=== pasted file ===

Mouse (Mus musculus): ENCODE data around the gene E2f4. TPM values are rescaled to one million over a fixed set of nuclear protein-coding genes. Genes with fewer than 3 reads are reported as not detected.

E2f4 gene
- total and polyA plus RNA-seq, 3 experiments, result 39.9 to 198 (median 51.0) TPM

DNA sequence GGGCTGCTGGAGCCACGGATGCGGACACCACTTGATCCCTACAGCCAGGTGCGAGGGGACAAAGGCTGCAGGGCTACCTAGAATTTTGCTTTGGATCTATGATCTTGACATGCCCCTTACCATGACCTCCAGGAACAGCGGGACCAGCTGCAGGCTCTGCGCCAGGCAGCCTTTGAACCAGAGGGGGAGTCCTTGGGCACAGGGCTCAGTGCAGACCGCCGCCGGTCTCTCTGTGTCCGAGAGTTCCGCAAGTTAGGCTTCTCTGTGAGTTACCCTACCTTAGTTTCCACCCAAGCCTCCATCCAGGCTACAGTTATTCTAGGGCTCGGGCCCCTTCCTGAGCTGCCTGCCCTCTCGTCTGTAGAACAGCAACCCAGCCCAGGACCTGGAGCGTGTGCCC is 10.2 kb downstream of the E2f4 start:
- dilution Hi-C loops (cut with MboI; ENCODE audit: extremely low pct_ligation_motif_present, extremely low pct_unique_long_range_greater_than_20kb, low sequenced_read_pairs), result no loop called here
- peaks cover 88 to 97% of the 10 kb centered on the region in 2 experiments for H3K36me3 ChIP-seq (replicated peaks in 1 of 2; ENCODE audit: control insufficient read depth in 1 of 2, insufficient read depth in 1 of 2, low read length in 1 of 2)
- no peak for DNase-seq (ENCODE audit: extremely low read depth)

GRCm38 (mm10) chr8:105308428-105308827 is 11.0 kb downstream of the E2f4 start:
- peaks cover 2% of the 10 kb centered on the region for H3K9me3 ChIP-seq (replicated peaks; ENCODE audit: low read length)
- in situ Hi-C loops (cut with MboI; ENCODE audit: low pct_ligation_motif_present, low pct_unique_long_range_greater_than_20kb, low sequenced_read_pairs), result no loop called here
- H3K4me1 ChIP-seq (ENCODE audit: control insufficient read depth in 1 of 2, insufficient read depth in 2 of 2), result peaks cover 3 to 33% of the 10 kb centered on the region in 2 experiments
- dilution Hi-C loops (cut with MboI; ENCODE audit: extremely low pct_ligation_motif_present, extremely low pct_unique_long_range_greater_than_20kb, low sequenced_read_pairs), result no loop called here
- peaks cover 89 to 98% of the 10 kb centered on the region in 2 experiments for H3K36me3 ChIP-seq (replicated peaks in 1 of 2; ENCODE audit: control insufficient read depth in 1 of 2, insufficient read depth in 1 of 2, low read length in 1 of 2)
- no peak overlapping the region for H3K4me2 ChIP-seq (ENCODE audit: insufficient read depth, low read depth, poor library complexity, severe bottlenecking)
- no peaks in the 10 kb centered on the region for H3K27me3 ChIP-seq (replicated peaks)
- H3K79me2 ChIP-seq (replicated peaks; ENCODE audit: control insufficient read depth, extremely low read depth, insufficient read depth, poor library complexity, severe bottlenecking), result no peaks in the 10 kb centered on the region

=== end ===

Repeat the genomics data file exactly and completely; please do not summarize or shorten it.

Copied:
Mouse (Mus musculus): ENCODE data around the gene E2f4. TPM values are rescaled to one million over a fixed set of nuclear protein-coding genes. Genes with fewer than 3 reads are reported as not detected.

E2f4 gene
- total and polyA plus RNA-seq, 3 experiments, result 39.9 to 198 (median 51.0) TPM

DNA sequence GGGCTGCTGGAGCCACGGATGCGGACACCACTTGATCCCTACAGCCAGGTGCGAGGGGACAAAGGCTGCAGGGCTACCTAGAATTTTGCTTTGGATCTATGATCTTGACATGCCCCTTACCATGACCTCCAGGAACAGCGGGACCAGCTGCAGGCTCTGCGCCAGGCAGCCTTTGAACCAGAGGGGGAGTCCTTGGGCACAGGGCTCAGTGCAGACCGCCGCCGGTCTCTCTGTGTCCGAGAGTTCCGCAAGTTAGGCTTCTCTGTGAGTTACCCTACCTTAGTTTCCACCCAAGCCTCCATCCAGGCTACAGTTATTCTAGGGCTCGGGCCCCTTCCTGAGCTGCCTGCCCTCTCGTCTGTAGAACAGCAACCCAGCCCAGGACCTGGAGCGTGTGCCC is 10.2 kb downstream of the E2f4 start:
- dilution Hi-C loops (cut with MboI; ENCODE audit: extremely low pct_ligation_motif_present, extremely low pct_unique_long_range_greater_than_20kb, low sequenced_read_pairs), result no loop called here
- peaks cover 88 to 97% of the 10 kb centered on the region in 2 experiments for H3K36me3 ChIP-seq (replicated peaks in 1 of 2; ENCODE audit: control insufficient read depth in 1 of 2, insufficient read depth in 1 of 2, low read length in 1 of 2)
- no peak for DNase-seq (ENCODE audit: extremely low read depth)

GRCm38 (mm10) chr8:105308428-105308827 is 11.0 kb downstream of the E2f4 start:
- peaks cover 2% of the 10 kb centered on the region for H3K9me3 ChIP-seq (replicated peaks; ENCODE audit: low read length)
- in situ Hi-C loops (cut with MboI; ENCODE audit: low pct_ligation_motif_present, low pct_unique_long_range_greater_than_20kb, low sequenced_read_pairs), result no loop called here
- H3K4me1 ChIP-seq (ENCODE audit: control insufficient read depth in 1 of 2, insufficient read depth in 2 of 2), result peaks cover 3 to 33% of the 10 kb centered on the region in 2 experiments
- dilution Hi-C loops (cut with MboI; ENCODE audit: extremely low pct_ligation_motif_present, extremely low pct_unique_long_range_greater_than_20kb, low sequenced_read_pairs), result no loop called here
- peaks cover 89 to 98% of the 10 kb centered on the region in 2 experiments for H3K36me3 ChIP-seq (replicated peaks in 1 of 2; ENCODE audit: control insufficient read depth in 1 of 2, insufficient read depth in 1 of 2, low read length in 1 of 2)
- no peak overlapping the region for H3K4me2 ChIP-seq (ENCODE audit: insufficient read depth, low read depth, poor library complexity, severe bottlenecking)
- no peaks in the 10 kb centered on the region for H3K27me3 ChIP-seq (replicated peaks)
- H3K79me2 ChIP-seq (replicated peaks; ENCODE audit: control insufficient read depth, extremely low read depth, insufficient read depth, poor library complexity, severe bottlenecking), result no peaks in the 10 kb centered on the region